Playback and Recording (Vinyl)

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Sources of Distortion


Turntable Level

Environmental Noise

Motor Noise

Belt/Drivetrain Wear

Record Wear

Tonearm, Cartridge and Stylus

Tracking Error

Cartridge Alignment

Tonearm Alignment

Cartridge Damage

Stylus Wear

Stylus Damage

Cartridge Distortion

Electromagnetic Interference

Mechanical Resonance


Preamp Distortion

Cartridge Loading

Objective Requirements Of Vinyl Playback

These statements are derived from psychoacoustics and electrical constraints that would be necessary to yield objectively optimal playback. These statements also form a concise summary of the audible issues with vinyl.

Pitch, wow and flutter

The playback speed of the turntable must be within 0.3% of 33 1/3 RPM at all times - or 5 cents. Variations of pitch must stay witin the 5-cent requirement and the modulating frequencies must not be audible.

Shockingly, this is extremely hard to achieve in belt-drive turntables for a number of very important reasons. Good direct drives are much better at pitch. (Bad direct drives are much worse at flutter.)

Low rumble

The low frequency noise (rumble) of the turntable must not impinge on program material, must not distort amplifier or speaker stages, and must not be audible.

Rumble is an intrinsic part of both the vinyl medium and the turntable. Often times, 5-10dB of the peak amplitude of a vinyl recording is contained in the rumble, and removing it can help increase the loudness for essentially free.

Frequency response

After RIAA equalization, the system must be able to reproduce frequencies from 20hz to 20khz to within 0.1dB of the source media.

0.1dB is close to the theoretical JND of amplitude for a single sinusoid; tolerances around 1dB in response are usually acceptable.

MM cartridges are well-known for boosting the high end if improperly loaded. Stylus or record wear will eliminate high frequencies. Rumble may make low frequency reproduction difficult.

Stereo Separation

Forum Posts and FAQs

HydrogenAudio threads

  • What sample rate to record with? (thread thread) In general 44.1khz will work fine. There are not significant reasons to choose either 44.1khz or any higher sample rate. Some postprocessing tools for vinyl recordings only operate at 44.1khz. Additionally the dynamic range and distortion specifications for many sound cards are better at 44.1khz than at higher sample rates.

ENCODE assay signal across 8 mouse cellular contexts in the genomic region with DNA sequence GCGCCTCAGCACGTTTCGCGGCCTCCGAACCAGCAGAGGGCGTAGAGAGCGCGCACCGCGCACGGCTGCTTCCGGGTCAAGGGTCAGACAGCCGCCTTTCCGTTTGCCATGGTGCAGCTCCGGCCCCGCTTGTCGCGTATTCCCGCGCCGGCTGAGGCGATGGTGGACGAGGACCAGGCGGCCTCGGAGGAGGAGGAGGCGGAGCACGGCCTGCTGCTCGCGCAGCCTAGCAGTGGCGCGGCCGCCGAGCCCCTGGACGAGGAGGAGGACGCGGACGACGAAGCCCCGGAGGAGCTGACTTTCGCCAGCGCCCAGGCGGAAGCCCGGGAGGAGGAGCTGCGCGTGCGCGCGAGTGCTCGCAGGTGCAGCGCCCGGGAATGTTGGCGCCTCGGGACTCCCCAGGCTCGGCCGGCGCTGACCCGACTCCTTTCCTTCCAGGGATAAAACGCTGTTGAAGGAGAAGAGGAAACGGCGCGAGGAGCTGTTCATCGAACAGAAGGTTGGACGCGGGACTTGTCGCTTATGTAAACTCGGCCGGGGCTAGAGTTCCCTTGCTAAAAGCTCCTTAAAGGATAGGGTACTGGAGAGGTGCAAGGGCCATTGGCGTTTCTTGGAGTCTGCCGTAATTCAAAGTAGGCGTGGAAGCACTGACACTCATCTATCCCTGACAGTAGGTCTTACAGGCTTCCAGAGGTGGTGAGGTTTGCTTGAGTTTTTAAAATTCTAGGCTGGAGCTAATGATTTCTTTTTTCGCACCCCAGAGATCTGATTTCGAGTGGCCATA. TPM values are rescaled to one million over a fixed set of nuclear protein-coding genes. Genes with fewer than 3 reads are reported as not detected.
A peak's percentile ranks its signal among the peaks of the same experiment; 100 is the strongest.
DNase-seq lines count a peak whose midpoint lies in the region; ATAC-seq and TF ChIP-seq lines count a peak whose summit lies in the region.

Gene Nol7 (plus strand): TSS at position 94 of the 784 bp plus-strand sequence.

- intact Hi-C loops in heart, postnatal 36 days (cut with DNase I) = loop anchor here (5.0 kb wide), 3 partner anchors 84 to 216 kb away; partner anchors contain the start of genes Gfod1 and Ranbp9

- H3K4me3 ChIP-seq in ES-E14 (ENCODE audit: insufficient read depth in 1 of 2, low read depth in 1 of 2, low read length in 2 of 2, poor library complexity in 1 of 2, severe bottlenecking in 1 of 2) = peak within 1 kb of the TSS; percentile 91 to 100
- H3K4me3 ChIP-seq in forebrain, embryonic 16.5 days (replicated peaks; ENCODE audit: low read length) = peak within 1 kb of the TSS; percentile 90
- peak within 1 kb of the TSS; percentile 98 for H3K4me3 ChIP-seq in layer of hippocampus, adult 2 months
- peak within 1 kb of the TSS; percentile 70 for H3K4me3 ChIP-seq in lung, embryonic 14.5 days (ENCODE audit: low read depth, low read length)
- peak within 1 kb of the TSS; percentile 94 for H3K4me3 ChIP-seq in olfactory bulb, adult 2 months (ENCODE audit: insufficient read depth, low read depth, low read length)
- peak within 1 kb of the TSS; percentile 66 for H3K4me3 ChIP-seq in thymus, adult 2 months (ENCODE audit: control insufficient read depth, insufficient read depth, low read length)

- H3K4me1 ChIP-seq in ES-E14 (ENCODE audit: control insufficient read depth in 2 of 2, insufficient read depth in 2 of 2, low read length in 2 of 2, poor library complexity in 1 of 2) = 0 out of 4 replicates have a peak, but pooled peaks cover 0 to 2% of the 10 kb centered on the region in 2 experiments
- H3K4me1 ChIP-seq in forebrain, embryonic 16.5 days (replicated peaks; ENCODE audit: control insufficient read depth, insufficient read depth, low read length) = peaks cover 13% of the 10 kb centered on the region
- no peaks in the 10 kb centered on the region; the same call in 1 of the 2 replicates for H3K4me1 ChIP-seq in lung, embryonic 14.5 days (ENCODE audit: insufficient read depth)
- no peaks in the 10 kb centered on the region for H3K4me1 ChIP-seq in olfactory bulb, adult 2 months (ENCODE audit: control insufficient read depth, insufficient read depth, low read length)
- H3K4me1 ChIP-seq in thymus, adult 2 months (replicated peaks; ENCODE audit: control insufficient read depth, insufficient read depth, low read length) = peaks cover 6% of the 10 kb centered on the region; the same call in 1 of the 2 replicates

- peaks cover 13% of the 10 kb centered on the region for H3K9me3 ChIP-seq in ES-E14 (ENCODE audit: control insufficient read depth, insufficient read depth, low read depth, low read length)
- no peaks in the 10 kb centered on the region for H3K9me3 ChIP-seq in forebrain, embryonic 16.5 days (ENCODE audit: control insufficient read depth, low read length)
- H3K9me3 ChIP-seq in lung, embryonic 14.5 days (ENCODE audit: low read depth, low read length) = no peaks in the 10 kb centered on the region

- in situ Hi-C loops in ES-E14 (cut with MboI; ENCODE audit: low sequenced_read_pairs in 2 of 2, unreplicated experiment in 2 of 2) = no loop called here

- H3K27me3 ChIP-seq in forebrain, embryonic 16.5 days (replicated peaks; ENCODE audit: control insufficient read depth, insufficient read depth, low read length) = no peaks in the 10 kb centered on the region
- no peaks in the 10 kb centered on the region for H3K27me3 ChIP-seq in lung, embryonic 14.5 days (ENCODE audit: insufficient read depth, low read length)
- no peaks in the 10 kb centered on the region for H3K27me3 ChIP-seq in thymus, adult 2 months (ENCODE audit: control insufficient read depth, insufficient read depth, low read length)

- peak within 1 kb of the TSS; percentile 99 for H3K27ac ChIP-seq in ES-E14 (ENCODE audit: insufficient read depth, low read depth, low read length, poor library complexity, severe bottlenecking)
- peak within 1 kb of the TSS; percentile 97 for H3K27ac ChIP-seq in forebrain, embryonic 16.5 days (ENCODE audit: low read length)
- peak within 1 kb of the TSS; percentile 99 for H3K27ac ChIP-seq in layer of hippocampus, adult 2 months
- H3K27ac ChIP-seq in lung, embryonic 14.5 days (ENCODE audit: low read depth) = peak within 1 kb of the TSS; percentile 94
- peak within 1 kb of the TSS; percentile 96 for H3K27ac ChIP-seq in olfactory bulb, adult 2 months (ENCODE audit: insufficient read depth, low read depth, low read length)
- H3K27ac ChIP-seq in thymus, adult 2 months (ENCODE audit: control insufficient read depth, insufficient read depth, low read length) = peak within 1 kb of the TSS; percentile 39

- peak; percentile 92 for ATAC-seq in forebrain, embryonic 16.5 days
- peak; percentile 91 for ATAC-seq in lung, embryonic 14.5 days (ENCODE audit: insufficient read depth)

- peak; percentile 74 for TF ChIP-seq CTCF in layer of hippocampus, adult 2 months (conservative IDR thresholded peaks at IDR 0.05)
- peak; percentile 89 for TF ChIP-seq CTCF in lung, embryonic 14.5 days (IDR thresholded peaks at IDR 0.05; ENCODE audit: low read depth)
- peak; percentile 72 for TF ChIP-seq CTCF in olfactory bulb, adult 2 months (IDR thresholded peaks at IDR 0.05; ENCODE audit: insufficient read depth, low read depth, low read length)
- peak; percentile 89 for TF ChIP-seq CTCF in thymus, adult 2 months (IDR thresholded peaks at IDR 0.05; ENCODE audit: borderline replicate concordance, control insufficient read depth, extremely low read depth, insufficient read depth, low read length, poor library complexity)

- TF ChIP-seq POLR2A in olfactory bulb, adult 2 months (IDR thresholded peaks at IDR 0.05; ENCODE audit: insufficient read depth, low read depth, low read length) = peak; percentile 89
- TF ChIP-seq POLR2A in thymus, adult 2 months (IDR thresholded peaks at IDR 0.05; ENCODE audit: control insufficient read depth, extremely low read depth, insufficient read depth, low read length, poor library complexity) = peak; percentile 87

• What bit depth to record with? (thread) Similar to the sample rate question above. In general 16 bits actually does work well. It's a common misconception that the quantization noise will significantly raise the noise floor of the recording; as long as the signal peak is -10dbFS or higher it is not an issue. If you plan to perform a very large amount of digital processing on the recording, the rounding errors could build up sufficiently that they impinge on the background noise level of the vinyl. In that case the recording should be made at (or converted to) 24 bit resolution prior to the processing stages to reduce the effect of rounding errors. That said, you would need to do a very great deal of processing before a 16 bit recording of vinyl became degraded in this way. A few passes of EQ, noise reduction, amplitude adjustment, etc. isn't going to bring the quantisation noise up above the vinyl noise floor.
  • How low of a frequency can LPs produce? (thread) The common wisdom is that they don't have much below 60hz, but there is evidence that the signal extends as low as 20hz and possibly lower on some LPs. Note that low bass on vinyl records will be mono, but this is not a problem because low bass is non-directional. (The reason for this is that low bass signals cause the largest groove excursions, and of course the vertical (out of phase) component of the groove must never be so great that the groove rises above the surface of the record, so the out of phase component of the low bass is removed when mastering for vinyl).
  • How much bandwidth is on an LP? (thread) This is a hard question, because the dynamic range has to be considered and it is frequency-dependent. It is almost certainly lower than CD, and certainly far lower if the theoretical bandwidth limits of the CD medium are considered, rather than the digital specifications. Although some sort of signal above 20kHz can be recovered from an LP, it is highly unlikely to be related to the programme material; in other words it is noise. The majority of LPs probably contain nothing of significance above about 16kHz.
  • What recording level should LPs be recorded at? (thread) As high as possible without clipping. -3db is usually safe and some sound cards may distort if driven past that. If you are recording on a sound card with a good noise floor (100db or greater) then you can go as low as -18db without ill effects.
  • How to remove sibilance? (thread)
  • How should mono LPs be recorded? (thread)
  • What are some examples of good and bad vinyl rips? (thread thread thread thread)
  • Can/should LPs be ripped faster than real time, ie at 45rpm or 78rpm? (thread) No.